A Love Story: It was now July, a few weeks since my date with Jim, the weed smoker who refused to split our dinner bill.

I have a new hero: Amy Webb. So how did she do it?

Why data is the secret to successful dating

Data is out in paperback today! It was now July, a few weeks since my date with Jim, the weed smoker who refused to split our dinner bill. I was an optimist rooted in math and logic….. Read the full excerpt at Slate. Listen to the full interview here. And this time, she does those matching algorithms of those online dating sites one better.

Data, A Love Story: How I Gamed Dating To Meet My Match Excerpt

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On one date, the guy ordered the most expensive menu items at a restaurant then left her with the bill, Webb describes in her book, "Data: A Love Story.

Anyone who uses online dating sites must read her funny, fascinating book. A Love Story has me reassessing my sad single years, or at least my approach to them. The book is about pragmatic approaches to partnership, the freedom that comes from asking for what you want, and the clarity that follows honest assessments of oneself and others. And it's brave, funny, and smart to boot.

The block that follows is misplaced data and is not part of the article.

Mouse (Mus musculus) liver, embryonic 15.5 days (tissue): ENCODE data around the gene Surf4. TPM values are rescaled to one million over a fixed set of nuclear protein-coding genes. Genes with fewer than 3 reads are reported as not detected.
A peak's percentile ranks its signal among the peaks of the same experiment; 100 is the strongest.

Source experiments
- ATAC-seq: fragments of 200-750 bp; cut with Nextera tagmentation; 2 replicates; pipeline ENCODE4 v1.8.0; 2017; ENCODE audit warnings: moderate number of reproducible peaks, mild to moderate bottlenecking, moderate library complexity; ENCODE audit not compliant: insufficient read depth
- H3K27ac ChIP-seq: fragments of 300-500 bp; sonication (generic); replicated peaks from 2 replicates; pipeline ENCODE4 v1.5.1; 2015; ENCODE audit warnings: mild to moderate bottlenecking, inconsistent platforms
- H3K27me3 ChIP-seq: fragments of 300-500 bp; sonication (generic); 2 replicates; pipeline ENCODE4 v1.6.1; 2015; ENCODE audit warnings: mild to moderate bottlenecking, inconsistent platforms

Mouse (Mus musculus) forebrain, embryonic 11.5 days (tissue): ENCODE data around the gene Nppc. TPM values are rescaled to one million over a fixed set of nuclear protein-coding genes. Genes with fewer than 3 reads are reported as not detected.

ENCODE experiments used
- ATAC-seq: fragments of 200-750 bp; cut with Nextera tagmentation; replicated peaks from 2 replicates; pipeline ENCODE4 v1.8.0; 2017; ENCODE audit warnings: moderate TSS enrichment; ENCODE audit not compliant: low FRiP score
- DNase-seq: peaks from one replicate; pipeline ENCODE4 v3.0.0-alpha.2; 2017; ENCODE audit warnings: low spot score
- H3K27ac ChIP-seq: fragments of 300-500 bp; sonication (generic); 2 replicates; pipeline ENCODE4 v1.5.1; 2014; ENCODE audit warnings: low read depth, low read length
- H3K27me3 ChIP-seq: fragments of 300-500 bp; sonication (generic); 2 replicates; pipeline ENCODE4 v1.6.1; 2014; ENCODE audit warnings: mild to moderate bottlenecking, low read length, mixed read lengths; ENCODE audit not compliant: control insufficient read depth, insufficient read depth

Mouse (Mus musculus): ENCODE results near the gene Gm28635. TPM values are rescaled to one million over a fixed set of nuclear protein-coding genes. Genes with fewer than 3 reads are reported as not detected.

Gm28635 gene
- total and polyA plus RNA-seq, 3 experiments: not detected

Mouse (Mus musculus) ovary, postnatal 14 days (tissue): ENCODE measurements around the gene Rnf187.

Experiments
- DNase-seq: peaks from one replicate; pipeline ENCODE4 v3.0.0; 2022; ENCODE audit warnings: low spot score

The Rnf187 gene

How I Used Algorithms, Data, and Lists To Game Online Dating and Find My Match

The most important thing I learned was that online dating should be treated for what it really is: Since you can't control the quality of information being added by other people, it's on you to create a system to parse it. So the most essential lesson was this: You need to define, with great detail, your exact target audience, and then market yourself — you, the product — to land a committed relationship with that audience. One surprising element was profile length. I thought I should explain everything I do and like. But we've all met "over-sharers. You wouldn't over-share at a party, right? Then don't do it online. My data showed that succinct, pithy profiles do best. The problem with online dating is that algorithms use the information we enter ourselves. Algorithms don't work.

Online Dating Hacks: Digital Strategist Amy Webb Ted Talks About How She Used Math to Find Her Mate